Although ocular and periocular hemorrhages may occur, particularly after trauma or surgery, ocular manifestations of hemophilia are primarily neuro-ophthalmologic in nature, resulting from CNS hemorrhage. Pupillary abnormalities, cranial nerve palsies, visual blurring, and papilledema have been described after intracranial bleeding.2,3 Repeated retinal hemorrhages and vitreous hemorrhage have been associated with factor VIII and factor IX deficiency.4,5,6 Hemorrhagic choroidal detachment has been reported following retinal detachment surgery in a patient with spontaneously acquired factor VIII inhibitor.7


The hypercoagulable state of thrombophilia is associated with both genetic and acquired defects of hemostasis that result in a predisposition to venous thrombosis through the malfunction of the normal balance between anticoagulant and procoagulant factors. Thrombophilia is a multigenic disorder resulting from both genetic and acquired disorders.8 Genetic risk factors for thrombophilia include factor V Leiden abnormality which causes activated protein C resistance, prothrombin variant 20210a, antithrombin III deficiency, protein C deficiency, and protein S deficiency. Acquired disorders causing thrombophilia include antiphospholipid antibody syndromes, hyperhomocysteinemia, and abnormal lipoprotein(a) levels.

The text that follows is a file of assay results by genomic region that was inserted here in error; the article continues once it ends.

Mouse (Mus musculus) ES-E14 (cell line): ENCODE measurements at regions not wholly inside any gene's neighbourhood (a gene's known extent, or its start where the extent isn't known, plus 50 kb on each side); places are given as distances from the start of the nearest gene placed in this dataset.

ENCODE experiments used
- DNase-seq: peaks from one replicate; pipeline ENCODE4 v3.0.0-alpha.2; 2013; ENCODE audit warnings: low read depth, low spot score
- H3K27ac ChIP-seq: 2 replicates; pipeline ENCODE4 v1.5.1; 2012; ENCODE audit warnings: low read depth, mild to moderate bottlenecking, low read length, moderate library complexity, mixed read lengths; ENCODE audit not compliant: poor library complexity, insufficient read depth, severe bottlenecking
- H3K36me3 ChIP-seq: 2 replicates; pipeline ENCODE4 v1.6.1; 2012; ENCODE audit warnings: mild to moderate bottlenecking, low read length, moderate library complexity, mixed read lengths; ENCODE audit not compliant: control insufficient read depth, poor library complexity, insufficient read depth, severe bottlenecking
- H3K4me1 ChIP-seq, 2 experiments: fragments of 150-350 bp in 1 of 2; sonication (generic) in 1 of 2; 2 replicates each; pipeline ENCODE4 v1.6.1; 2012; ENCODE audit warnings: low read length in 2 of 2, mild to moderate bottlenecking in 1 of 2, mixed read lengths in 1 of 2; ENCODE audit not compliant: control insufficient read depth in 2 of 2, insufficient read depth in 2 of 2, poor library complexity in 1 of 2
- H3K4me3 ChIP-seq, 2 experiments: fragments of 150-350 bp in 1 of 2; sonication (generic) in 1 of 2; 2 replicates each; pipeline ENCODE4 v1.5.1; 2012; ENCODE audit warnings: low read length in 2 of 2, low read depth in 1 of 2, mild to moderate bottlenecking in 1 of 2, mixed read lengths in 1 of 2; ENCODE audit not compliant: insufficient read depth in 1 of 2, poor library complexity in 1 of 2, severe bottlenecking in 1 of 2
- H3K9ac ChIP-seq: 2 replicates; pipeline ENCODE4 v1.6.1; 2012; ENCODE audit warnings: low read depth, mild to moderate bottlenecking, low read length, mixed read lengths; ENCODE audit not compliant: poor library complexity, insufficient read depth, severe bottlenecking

Activated Protein C Resistance/Factor V Leiden

Protein C is a vitamin K-dependent plasma protein that acts as a physiologic anticoagulant. Protein C circulates as an inactive zymogen and is activated by enzymatic cleavage on the surface of endothelial cells by a complex of thrombin and thrombomodulin. Activated protein C is an important endogenous anticoagulant factor that inactivates the procoagulant factors V and VIII, thereby limiting the production of thrombin.9 A hypercoagulable state can result from resistance to the effects of activated protein C as measured by the activated partial thromboplastin time (PTT) assay.10 Activated protein C resistance has been shown to be the result of heterozygosity or homozygosity of a single-point mutation in the factor V gene resulting in a mutant factor V, in which arginine is replaced by glutamine at position 506.11 This is now termed factor V Leiden, which accounts for more than 80% of the cases of activated protein C resistance.12 To date, no other mutations have been associated with activated protein C resistance. Factor V Leiden is the most common genetic predisposition to venous thrombosis. It occurs in 5% to 7% of whites but is rare in non-white populations.8,12,13 It has been reported to be as common as occurring in up to 15% of some European populations.14